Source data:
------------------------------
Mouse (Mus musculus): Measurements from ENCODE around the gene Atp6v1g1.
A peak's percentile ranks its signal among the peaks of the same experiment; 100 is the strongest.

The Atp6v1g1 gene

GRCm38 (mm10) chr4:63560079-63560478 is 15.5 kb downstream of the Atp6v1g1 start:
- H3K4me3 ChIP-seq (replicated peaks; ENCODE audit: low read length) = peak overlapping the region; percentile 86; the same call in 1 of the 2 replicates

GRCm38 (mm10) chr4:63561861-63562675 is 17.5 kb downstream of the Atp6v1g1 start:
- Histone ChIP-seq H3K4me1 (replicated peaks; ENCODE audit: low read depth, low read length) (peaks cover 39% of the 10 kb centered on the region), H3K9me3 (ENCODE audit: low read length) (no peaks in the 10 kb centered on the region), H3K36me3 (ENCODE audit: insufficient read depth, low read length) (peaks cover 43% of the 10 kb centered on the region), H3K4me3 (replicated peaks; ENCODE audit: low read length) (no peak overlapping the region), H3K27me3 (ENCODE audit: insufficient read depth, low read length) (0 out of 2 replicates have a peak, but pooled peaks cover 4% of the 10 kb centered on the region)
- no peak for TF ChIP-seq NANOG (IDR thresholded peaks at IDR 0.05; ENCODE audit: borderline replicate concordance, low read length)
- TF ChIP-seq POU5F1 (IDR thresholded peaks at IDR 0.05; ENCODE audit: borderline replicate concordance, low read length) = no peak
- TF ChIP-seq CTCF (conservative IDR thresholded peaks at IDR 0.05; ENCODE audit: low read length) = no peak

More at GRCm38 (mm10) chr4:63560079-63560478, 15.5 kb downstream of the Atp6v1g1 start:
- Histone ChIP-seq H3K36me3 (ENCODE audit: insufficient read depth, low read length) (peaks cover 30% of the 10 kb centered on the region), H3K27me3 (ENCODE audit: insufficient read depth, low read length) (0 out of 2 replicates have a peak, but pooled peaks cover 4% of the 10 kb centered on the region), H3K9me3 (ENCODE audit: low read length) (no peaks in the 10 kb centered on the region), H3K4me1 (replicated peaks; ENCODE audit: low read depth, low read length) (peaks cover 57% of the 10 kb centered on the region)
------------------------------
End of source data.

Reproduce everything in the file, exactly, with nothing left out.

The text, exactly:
Mouse (Mus musculus): Measurements from ENCODE around the gene Atp6v1g1.
A peak's percentile ranks its signal among the peaks of the same experiment; 100 is the strongest.

The Atp6v1g1 gene

GRCm38 (mm10) chr4:63560079-63560478 is 15.5 kb downstream of the Atp6v1g1 start:
- H3K4me3 ChIP-seq (replicated peaks; ENCODE audit: low read length) = peak overlapping the region; percentile 86; the same call in 1 of the 2 replicates

GRCm38 (mm10) chr4:63561861-63562675 is 17.5 kb downstream of the Atp6v1g1 start:
- Histone ChIP-seq H3K4me1 (replicated peaks; ENCODE audit: low read depth, low read length) (peaks cover 39% of the 10 kb centered on the region), H3K9me3 (ENCODE audit: low read length) (no peaks in the 10 kb centered on the region), H3K36me3 (ENCODE audit: insufficient read depth, low read length) (peaks cover 43% of the 10 kb centered on the region), H3K4me3 (replicated peaks; ENCODE audit: low read length) (no peak overlapping the region), H3K27me3 (ENCODE audit: insufficient read depth, low read length) (0 out of 2 replicates have a peak, but pooled peaks cover 4% of the 10 kb centered on the region)
- no peak for TF ChIP-seq NANOG (IDR thresholded peaks at IDR 0.05; ENCODE audit: borderline replicate concordance, low read length)
- TF ChIP-seq POU5F1 (IDR thresholded peaks at IDR 0.05; ENCODE audit: borderline replicate concordance, low read length) = no peak
- TF ChIP-seq CTCF (conservative IDR thresholded peaks at IDR 0.05; ENCODE audit: low read length) = no peak

More at GRCm38 (mm10) chr4:63560079-63560478, 15.5 kb downstream of the Atp6v1g1 start:
- Histone ChIP-seq H3K36me3 (ENCODE audit: insufficient read depth, low read length) (peaks cover 30% of the 10 kb centered on the region), H3K27me3 (ENCODE audit: insufficient read depth, low read length) (0 out of 2 replicates have a peak, but pooled peaks cover 4% of the 10 kb centered on the region), H3K9me3 (ENCODE audit: low read length) (no peaks in the 10 kb centered on the region), H3K4me1 (replicated peaks; ENCODE audit: low read depth, low read length) (peaks cover 57% of the 10 kb centered on the region)